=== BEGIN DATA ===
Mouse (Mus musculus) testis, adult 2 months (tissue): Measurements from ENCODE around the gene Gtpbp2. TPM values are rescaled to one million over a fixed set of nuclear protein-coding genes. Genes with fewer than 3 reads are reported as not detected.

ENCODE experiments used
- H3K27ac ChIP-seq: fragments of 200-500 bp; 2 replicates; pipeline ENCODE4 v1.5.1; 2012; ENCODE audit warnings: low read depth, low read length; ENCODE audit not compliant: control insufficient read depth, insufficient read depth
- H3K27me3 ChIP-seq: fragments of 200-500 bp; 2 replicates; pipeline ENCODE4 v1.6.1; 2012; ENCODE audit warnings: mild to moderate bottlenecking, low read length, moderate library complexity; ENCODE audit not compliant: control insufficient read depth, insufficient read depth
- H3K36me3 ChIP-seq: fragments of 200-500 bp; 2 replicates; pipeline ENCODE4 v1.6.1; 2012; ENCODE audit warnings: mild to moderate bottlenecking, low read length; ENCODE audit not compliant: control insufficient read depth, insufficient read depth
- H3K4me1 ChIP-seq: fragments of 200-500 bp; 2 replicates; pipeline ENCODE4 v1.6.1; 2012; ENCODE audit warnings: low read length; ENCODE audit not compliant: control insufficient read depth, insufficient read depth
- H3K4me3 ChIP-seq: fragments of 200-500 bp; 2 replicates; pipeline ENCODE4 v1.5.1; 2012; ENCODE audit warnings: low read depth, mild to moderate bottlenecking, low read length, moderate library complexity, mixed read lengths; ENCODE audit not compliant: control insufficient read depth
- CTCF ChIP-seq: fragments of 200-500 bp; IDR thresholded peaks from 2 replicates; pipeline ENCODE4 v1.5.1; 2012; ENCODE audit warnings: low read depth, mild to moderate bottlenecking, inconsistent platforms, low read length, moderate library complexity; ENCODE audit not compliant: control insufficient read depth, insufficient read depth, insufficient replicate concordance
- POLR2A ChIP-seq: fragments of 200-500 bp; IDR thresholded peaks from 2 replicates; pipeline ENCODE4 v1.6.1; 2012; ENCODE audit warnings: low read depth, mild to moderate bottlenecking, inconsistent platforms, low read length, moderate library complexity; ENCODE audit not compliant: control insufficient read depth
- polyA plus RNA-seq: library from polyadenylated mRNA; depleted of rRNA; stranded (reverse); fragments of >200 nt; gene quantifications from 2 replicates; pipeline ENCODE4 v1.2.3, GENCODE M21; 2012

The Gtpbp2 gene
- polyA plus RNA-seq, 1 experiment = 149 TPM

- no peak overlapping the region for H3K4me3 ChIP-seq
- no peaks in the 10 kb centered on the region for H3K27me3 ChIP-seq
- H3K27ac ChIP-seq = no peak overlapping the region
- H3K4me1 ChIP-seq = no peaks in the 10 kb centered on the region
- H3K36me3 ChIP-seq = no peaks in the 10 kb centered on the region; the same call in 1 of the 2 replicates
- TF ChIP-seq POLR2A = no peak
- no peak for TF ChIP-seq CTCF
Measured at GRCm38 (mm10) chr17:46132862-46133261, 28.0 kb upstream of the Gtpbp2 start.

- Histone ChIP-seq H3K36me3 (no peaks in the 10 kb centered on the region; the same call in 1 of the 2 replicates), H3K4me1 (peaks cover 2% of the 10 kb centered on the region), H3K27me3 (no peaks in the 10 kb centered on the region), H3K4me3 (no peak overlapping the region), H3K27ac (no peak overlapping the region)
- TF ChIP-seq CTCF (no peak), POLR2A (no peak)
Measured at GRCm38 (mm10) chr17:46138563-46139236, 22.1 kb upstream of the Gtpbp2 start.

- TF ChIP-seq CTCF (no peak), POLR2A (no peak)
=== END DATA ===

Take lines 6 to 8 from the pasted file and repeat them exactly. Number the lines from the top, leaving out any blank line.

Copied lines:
- H3K4me1 ChIP-seq: fragments of 200-500 bp; 2 replicates; pipeline ENCODE4 v1.6.1; 2012; ENCODE audit warnings: low read length; ENCODE audit not compliant: control insufficient read depth, insufficient read depth
- H3K4me3 ChIP-seq: fragments of 200-500 bp; 2 replicates; pipeline ENCODE4 v1.5.1; 2012; ENCODE audit warnings: low read depth, mild to moderate bottlenecking, low read length, moderate library complexity, mixed read lengths; ENCODE audit not compliant: control insufficient read depth
- CTCF ChIP-seq: fragments of 200-500 bp; IDR thresholded peaks from 2 replicates; pipeline ENCODE4 v1.5.1; 2012; ENCODE audit warnings: low read depth, mild to moderate bottlenecking, inconsistent platforms, low read length, moderate library complexity; ENCODE audit not compliant: control insufficient read depth, insufficient read depth, insufficient replicate concordance